When LinkedIn company pages show up in search, Google previews up to 156 characters from your company description. While having a fully-optimized company profile page is important, you have to go beyond just posting as your organization to be successful.

People want to follow and connect with other people – not just brands.

In addition to uploading great native video to LinkedIn, Tammy Duggan-Herd has a detailed roadmap for how to leverage your internal influencers to expand your reach.

“My tip for 2019, don’t depend on your company profile for posting content on LinkedIn. People on LinkedIn, for the most part, follow people, not companies. So leverage your internal influencers (employees who have larger networks) to post your content. If you don’t already have internal influencers, choose someone to become your face on LinkedIn and work to build them up.

If you want to reach even more people, then you also need people to engage with (comment, like share, watch) these posts, ideally within the first 48 hours. Again, you can leverage your internal team for this, but keep your requests reasonable. While your social media presence may be a priority for you, chances are that it is not for your coworkers.

We choose one post per week that we want to amplify and ask that the whole company engage with it. This takes them less than 5 minutes and we see close to 100% follow through. These posts achieve 4x’s the reach of our other posts.” – Tammy Duggan-Herd, Ph.D

  1. Stay Up to Date with New LinkedIn Changes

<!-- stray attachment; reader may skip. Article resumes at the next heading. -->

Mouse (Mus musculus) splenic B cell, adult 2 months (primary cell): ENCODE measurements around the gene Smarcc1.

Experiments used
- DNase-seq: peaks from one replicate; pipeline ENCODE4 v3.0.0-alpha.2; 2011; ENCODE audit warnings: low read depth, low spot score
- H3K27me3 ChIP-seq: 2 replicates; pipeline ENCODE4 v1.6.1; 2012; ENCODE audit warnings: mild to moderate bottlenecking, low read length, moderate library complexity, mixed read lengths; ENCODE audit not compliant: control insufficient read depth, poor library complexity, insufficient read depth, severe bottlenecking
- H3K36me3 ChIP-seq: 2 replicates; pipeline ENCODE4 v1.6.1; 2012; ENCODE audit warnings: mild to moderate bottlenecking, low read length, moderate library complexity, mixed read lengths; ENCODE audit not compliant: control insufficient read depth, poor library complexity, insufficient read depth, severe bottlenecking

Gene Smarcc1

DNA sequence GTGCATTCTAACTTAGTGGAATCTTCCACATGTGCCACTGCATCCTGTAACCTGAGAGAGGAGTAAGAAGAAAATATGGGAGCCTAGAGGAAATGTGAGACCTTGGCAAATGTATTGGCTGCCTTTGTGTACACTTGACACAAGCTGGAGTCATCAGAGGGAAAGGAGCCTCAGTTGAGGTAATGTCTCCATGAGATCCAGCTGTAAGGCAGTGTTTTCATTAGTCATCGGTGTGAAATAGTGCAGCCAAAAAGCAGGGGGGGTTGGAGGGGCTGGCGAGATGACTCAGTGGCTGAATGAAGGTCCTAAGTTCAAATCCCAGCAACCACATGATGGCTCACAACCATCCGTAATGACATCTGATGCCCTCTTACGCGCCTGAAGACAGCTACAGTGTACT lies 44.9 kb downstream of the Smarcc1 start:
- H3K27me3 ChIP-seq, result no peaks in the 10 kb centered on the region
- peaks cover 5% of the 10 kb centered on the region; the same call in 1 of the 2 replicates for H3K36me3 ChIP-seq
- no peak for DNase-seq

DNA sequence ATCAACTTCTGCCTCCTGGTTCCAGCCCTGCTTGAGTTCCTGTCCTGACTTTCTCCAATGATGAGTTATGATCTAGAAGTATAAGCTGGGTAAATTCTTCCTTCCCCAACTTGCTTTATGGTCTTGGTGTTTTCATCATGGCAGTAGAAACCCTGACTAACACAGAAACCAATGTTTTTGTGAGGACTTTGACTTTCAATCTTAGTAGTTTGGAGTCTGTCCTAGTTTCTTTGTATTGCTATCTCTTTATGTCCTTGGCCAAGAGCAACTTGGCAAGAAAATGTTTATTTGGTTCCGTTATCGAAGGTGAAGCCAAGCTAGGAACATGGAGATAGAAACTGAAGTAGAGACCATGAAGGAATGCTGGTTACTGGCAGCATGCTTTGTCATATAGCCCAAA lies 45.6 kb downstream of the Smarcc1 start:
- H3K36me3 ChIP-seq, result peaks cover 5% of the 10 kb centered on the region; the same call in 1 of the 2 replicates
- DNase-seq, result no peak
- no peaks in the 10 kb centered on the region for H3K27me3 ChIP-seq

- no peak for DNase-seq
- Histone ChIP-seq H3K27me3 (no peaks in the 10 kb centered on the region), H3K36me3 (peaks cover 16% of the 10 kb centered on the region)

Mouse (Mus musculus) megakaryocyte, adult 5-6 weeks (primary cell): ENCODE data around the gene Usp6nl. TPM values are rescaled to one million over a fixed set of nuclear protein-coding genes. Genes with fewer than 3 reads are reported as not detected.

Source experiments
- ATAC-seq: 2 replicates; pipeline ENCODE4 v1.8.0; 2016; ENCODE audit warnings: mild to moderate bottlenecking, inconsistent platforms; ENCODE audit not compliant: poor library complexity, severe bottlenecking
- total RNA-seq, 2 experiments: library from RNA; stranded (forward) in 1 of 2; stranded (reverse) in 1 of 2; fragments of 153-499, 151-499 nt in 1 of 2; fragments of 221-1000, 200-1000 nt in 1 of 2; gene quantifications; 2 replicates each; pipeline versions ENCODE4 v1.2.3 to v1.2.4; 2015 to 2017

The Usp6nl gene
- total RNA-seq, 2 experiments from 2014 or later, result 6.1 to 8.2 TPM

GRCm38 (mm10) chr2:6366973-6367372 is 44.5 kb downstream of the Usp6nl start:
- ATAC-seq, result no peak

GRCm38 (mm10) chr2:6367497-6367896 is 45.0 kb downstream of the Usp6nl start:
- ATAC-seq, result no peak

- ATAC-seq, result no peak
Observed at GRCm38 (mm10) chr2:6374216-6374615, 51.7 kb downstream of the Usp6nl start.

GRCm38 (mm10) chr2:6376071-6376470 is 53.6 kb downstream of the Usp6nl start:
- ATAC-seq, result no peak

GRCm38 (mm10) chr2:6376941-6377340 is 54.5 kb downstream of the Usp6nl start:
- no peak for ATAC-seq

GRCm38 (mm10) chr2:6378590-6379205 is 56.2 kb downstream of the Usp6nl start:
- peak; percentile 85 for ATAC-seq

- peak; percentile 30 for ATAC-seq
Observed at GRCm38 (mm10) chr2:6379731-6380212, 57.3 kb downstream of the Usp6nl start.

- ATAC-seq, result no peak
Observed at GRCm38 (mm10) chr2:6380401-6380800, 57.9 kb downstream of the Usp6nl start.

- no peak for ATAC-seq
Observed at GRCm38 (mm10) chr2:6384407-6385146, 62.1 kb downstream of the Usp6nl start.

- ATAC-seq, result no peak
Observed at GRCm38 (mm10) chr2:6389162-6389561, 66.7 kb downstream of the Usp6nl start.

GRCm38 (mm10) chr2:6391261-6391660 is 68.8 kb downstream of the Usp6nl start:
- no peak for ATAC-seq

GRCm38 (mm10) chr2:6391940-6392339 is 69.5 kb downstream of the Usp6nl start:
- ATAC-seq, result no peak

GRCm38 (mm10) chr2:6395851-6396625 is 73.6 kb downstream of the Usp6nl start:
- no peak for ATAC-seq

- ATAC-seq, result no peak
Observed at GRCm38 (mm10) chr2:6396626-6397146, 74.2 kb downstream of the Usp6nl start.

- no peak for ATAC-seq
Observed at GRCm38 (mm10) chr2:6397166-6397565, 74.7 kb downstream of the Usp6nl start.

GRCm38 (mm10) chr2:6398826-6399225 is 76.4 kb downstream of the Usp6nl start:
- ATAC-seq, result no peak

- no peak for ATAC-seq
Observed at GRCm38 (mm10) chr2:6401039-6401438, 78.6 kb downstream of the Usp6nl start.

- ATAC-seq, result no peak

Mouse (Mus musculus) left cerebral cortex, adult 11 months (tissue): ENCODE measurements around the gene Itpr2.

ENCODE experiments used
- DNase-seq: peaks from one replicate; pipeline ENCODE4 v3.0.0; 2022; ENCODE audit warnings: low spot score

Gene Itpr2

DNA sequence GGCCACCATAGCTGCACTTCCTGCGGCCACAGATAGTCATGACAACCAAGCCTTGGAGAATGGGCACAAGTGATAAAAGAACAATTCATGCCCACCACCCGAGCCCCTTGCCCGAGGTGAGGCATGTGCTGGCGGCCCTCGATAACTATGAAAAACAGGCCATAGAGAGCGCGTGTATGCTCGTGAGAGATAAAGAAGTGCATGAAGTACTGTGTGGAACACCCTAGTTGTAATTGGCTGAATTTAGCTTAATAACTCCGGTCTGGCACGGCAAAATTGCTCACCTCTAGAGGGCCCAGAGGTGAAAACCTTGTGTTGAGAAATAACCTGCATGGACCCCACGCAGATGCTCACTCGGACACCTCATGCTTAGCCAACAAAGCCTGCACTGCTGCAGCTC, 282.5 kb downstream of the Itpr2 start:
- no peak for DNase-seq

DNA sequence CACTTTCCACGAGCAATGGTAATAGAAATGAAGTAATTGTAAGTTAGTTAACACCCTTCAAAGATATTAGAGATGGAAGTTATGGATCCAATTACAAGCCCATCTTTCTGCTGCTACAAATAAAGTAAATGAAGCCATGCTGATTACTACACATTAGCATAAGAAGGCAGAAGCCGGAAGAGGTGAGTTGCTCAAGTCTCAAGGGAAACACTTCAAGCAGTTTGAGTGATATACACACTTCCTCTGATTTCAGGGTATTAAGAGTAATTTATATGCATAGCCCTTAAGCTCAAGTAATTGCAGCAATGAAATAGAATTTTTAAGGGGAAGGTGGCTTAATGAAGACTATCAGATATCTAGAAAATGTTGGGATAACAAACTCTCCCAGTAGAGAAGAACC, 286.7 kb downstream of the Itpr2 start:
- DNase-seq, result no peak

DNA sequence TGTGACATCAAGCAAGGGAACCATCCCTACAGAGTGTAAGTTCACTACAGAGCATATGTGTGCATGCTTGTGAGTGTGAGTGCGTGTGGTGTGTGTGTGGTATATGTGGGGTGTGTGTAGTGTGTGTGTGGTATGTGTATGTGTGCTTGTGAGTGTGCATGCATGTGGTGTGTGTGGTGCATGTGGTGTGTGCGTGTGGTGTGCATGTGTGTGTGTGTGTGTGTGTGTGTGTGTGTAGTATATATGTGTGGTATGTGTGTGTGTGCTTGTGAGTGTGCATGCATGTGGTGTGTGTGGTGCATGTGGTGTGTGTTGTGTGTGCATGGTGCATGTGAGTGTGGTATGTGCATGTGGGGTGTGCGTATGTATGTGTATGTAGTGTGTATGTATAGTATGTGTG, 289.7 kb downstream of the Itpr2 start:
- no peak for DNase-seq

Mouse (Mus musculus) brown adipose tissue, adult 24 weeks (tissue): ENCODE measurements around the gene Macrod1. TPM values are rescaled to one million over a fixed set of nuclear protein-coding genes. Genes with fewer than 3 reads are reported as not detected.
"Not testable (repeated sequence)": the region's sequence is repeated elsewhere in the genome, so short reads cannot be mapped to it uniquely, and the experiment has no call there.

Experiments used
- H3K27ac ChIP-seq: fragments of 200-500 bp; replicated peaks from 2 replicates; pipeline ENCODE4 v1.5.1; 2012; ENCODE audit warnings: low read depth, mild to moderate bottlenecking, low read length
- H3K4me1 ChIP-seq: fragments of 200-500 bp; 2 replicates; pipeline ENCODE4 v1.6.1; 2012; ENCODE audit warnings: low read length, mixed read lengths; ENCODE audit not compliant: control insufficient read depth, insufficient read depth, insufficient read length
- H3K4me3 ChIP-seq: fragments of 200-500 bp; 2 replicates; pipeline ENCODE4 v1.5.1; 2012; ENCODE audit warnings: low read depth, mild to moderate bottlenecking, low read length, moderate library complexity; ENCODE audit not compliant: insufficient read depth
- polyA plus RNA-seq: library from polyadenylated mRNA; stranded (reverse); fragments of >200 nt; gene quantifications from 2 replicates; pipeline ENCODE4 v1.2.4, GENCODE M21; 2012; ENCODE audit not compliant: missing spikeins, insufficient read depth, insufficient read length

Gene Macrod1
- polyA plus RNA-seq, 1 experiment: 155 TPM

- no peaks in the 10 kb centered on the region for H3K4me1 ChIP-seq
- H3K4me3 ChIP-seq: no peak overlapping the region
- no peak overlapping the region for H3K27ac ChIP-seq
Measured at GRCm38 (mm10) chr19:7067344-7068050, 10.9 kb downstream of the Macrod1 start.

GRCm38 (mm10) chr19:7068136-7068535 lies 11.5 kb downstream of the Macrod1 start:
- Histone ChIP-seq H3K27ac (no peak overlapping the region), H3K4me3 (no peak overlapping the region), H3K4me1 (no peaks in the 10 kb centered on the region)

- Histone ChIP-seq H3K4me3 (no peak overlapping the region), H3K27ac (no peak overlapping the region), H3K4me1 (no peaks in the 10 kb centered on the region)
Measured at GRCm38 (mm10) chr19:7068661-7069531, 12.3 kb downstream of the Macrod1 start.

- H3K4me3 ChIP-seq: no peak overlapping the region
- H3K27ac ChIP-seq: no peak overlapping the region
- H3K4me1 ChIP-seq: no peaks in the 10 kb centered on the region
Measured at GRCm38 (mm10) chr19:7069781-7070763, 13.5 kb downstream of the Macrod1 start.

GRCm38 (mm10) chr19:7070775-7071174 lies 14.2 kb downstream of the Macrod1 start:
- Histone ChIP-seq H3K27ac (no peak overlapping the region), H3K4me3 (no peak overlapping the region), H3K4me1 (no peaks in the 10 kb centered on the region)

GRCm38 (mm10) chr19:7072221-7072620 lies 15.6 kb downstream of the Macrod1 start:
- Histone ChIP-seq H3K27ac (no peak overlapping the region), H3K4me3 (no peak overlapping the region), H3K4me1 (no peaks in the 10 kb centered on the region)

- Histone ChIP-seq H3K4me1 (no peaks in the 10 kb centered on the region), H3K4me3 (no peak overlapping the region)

With all the changes that have already come to LinkedIn in the past year, there is a lot to keep up with. I make sure to dive into each LinkedIn update and learn about it as much as I can.

I also follow people like those mentioned in this article to see what they’re doing on LinkedIn and learn from them.

One person I love to keep an eye on and from whom I draw inspiration is Christopher Penn, co-founder and chief innovator at Trust Insights.

I asked him what he was focusing on when it comes to LinkedIn in 2019 and he shared with me an important update LinkedIn is making to its developer program. All developers need to migrate to Version 2.0 of LinkedIn’s API and OAuth 2.0 before March 1, 2019.

Apps that have features like signing in with LinkedIn and sharing on LinkedIn will need to make this update. Platforms that allow users to manage LinkedIn company pages should pay close attention because access will be restricted to those participating in the LinkedIn Marketing Developer Program.

While this isn’t something most marketers need to tackle themselves if you are using a third-party app to publish to LinkedIn, advertise on LinkedIn, or manage your company page, you’ll want to make sure the platform you’re using makes the necessary changes to be added to the Marketing Developer Program.

Sound a little overwhelming? I thought so too so I asked Christoper what steps marketers should take.

“Steps for marketers to take: get better at tagging and attribution, and focus on the data you do get – traffic from LinkedIn to your owned media properties, measured with your web analytics software.” – Christopher Penn, co-founder and chief innovator at Trust Insights.

So, make sure you’re measuring traffic from LinkedIn to your own site and use tracking URLs when necessary. If you’re using a third-party tool to publish to LinkedIn, it may be worth reaching out to confirm they are planning to maintain their tool’s functionality. Otherwise, it might be time to search for a new social publishing tool.